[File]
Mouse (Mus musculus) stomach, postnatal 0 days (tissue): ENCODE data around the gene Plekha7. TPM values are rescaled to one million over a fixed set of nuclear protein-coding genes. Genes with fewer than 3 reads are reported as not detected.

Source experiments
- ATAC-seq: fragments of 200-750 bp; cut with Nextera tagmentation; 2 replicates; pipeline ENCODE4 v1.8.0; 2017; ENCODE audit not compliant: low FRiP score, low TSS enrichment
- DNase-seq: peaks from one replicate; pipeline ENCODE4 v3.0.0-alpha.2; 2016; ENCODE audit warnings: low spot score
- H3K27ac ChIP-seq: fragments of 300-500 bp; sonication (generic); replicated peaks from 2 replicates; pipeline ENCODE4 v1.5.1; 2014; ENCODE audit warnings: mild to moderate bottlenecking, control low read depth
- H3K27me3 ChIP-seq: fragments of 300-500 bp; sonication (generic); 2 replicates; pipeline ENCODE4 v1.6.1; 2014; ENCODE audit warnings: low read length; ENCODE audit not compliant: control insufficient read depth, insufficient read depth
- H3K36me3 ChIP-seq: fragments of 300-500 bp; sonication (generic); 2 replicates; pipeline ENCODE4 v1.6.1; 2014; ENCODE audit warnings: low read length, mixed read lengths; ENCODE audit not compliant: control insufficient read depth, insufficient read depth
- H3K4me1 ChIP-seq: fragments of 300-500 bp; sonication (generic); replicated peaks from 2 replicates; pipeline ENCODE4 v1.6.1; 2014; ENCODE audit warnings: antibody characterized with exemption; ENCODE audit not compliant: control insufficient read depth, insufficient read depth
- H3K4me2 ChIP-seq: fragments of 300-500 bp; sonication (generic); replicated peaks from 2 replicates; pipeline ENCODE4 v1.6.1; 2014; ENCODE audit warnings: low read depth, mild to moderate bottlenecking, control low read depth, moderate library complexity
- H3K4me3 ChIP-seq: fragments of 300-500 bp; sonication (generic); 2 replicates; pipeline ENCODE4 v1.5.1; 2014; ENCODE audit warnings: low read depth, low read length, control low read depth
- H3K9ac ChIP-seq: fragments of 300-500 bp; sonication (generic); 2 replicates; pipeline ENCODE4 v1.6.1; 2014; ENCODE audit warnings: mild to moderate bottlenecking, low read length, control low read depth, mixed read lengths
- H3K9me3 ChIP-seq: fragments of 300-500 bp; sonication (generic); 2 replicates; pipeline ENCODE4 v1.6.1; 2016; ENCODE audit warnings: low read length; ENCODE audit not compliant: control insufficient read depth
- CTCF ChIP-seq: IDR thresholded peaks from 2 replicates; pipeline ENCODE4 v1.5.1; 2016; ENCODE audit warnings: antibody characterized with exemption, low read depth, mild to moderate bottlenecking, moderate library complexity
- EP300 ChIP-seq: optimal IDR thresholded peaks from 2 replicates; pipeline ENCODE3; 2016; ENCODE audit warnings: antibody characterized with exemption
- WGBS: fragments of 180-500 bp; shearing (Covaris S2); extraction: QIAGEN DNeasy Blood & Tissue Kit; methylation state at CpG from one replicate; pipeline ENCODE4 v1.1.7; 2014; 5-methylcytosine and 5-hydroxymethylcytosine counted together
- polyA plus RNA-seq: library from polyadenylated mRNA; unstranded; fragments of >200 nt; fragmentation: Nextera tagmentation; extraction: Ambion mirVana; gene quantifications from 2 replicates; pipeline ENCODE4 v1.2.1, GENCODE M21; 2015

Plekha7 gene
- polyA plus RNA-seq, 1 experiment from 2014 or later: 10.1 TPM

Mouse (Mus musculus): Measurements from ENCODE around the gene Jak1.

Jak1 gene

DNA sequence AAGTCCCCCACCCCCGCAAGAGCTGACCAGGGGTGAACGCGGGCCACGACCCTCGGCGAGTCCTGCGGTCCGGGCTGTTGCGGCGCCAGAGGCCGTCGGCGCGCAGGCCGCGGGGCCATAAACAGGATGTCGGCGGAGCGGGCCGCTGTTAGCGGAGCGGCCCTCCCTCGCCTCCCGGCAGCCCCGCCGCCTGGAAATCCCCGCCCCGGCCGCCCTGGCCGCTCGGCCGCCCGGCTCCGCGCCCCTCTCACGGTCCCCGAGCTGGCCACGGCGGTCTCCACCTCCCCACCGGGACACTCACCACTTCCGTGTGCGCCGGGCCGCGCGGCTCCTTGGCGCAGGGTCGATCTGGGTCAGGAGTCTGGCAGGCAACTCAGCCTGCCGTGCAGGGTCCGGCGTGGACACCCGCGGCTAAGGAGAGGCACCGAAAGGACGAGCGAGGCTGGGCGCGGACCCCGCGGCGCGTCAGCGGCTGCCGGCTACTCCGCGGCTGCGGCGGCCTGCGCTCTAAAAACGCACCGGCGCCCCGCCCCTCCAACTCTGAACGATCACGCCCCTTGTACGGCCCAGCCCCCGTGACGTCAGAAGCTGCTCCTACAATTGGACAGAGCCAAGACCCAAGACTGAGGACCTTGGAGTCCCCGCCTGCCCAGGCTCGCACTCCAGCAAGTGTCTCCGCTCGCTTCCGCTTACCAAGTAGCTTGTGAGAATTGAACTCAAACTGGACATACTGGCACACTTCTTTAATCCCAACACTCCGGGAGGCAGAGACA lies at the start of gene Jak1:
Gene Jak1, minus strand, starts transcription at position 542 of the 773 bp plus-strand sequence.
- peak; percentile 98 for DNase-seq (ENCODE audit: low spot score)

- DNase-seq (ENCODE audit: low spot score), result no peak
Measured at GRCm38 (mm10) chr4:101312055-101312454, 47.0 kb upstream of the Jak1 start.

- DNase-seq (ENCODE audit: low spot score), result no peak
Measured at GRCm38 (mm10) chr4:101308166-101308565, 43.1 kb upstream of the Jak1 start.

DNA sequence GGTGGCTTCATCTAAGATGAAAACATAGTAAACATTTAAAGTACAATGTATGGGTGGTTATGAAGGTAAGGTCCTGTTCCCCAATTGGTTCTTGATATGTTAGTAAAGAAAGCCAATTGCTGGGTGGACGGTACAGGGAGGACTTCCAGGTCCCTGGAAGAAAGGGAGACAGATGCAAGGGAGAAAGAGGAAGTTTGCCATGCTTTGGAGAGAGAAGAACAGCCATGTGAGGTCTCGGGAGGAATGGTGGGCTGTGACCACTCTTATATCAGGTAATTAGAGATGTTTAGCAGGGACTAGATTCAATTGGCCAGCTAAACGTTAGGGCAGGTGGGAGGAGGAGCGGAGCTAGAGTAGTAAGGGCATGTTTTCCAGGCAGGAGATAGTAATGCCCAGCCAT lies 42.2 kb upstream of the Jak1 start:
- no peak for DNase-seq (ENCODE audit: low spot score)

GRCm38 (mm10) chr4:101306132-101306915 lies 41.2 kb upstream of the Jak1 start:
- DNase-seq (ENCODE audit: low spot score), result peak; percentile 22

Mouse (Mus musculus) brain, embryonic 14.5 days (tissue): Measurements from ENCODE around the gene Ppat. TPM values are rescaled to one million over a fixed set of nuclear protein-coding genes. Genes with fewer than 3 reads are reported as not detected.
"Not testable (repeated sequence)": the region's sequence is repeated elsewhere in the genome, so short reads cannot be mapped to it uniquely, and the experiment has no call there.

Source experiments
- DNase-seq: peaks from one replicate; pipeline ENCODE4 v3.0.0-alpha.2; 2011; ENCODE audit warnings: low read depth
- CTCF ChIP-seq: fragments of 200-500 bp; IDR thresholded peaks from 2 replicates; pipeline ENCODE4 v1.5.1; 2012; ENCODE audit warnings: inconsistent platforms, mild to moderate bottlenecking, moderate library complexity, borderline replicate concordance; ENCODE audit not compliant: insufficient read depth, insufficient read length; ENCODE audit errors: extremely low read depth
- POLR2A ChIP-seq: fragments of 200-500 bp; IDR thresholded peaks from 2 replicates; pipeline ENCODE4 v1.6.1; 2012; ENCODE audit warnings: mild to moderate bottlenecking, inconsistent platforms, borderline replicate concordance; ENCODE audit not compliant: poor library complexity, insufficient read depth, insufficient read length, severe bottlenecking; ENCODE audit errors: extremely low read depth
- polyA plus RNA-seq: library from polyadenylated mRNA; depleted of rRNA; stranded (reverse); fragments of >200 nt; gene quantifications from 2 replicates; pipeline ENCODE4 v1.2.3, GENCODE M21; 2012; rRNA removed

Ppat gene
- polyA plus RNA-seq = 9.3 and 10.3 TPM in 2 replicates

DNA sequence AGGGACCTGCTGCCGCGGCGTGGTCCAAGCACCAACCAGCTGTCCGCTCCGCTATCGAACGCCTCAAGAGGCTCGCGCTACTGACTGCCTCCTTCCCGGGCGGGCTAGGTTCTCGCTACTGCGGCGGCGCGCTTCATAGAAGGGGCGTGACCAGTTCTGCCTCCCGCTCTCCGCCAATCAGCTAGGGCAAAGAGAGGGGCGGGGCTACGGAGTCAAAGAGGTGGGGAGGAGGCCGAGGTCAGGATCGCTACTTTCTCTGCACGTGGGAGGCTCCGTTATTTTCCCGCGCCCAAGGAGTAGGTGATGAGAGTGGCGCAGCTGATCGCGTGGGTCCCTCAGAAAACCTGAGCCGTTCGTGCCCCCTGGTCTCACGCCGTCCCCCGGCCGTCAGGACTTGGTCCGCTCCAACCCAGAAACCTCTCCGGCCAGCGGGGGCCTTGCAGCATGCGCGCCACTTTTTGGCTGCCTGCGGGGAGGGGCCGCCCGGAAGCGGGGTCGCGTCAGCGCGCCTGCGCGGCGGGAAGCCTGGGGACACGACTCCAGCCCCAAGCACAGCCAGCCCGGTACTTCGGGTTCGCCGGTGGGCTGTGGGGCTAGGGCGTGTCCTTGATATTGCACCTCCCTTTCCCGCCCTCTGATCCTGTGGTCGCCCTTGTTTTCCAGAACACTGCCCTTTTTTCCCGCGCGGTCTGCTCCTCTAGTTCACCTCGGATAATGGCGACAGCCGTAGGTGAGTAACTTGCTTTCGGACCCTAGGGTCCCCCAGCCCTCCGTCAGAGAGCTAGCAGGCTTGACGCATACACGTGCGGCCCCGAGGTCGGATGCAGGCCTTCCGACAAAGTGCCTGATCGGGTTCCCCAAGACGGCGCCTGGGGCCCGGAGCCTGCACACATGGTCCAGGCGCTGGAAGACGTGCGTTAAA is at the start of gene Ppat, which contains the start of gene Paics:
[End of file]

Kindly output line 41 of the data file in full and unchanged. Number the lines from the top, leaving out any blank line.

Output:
DNA sequence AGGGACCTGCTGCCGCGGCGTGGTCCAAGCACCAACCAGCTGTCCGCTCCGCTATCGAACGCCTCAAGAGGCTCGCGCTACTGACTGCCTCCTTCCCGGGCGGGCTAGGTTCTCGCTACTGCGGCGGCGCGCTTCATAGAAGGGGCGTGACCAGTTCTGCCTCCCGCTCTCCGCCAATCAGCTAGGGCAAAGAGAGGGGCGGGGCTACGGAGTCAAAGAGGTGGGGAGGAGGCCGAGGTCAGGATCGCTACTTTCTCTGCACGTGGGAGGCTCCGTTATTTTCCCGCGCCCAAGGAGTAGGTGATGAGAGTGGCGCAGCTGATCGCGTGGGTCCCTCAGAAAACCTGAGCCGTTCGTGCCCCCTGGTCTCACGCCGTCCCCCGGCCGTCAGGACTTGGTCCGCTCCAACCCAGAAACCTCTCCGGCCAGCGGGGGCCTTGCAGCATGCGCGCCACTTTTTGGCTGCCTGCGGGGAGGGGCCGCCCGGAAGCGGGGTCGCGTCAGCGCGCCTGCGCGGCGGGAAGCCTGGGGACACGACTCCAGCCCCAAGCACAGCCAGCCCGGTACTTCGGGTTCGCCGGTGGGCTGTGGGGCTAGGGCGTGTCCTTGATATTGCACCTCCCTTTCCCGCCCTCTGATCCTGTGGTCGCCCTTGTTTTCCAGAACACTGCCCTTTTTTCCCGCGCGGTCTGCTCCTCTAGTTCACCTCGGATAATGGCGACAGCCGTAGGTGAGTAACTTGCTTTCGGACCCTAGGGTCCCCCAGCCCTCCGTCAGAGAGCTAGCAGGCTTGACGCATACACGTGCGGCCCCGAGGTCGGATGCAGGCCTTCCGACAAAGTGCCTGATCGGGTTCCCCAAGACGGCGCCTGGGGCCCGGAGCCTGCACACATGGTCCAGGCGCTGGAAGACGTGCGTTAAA is at the start of gene Ppat, which contains the start of gene Paics: